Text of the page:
Is your resume too long? Is it unfocused? Does it include unnecessary material? If you answer yes to any of these questions, it’s time to act.
- Say more with less — “Cut out words that aren’t needed and delete words that are repeated.”
- Leverage action verbs — “It may be accurate to say you wrote the company’s five-year plan, for example, but it’s more powerful to say that you strategized, authored, and executed the company’s first-ever five-year plan.”
- Eliminate passive language — “The sentence, ‘I was exposed to different cultures, people, and challenges’ is weaker than, ‘Gained cross-functional and cross-cultural exposure to 5 ethnicities in 12 countries,’ for example.”
- Use numbers when possible — “Numbers talk, so it’s imperative to use them in resumes to quantify key achievements and context information.”
- Be specific — Use “specific details that add value and meaning to the text.”
- Format your resume more effectively — “Maximize readability and use of space and minimize document length.”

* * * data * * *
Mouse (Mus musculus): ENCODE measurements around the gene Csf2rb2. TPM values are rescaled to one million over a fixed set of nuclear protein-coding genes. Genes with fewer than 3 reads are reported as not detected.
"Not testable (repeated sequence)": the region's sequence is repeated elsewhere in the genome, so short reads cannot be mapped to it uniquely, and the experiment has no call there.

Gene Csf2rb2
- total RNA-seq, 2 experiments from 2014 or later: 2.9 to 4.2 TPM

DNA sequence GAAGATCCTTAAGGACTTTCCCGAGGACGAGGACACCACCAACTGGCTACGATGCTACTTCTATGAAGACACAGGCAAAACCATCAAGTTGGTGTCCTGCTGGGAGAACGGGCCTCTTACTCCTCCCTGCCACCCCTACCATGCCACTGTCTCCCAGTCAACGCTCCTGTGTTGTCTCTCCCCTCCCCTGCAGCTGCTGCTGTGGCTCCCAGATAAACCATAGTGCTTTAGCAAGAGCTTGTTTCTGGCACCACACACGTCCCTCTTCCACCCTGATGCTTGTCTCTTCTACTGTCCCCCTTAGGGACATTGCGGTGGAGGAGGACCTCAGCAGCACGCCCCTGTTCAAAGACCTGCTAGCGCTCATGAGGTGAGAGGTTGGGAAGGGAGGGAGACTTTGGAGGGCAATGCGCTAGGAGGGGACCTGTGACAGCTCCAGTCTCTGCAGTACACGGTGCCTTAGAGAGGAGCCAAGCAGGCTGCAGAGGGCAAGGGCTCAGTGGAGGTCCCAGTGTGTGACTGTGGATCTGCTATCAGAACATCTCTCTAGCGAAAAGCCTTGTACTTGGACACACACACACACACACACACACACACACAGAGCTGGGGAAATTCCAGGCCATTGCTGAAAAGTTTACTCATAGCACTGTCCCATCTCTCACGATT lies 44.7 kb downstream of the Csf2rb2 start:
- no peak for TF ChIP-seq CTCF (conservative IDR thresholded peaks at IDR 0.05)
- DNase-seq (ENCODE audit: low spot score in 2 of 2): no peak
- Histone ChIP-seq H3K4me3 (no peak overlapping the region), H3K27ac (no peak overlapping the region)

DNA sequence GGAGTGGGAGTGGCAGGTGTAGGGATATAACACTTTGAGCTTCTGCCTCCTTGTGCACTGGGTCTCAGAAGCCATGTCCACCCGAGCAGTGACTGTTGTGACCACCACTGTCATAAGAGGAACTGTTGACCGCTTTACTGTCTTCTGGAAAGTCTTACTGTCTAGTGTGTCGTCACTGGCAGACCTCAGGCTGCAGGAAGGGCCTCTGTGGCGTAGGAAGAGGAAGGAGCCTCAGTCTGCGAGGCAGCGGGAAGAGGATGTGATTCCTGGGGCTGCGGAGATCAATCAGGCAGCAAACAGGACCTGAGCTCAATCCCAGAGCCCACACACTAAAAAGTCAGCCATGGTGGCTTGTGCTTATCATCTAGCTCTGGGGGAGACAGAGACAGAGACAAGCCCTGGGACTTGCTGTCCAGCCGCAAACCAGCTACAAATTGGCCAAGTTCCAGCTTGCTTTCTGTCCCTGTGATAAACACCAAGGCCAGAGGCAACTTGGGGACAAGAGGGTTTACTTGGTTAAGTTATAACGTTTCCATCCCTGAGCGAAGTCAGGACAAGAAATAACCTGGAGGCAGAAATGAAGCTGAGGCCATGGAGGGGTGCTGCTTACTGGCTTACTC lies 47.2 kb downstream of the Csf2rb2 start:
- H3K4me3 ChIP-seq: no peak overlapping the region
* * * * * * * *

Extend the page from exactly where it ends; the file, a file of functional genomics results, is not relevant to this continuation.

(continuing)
- Categorize material –“Some content can be categorized or sub-categorized to convey information in more powerful ways.”
- Place your material in context — “Give your readers the right quality and type of detail to help them understand the full scope of your impact.”
- Focus on results — “In real-estate, it’s location, location, location that is critical; in resumes, it’s achievements, achievements, achievements.”
- Do not include extraneous details — “Choose carefully which details you include and how you do so.”
3 Replies to “How to Keep Your Resume on Target”
Great post. A really good resume looks different than an average one. This is all about differentiation and it is good advice.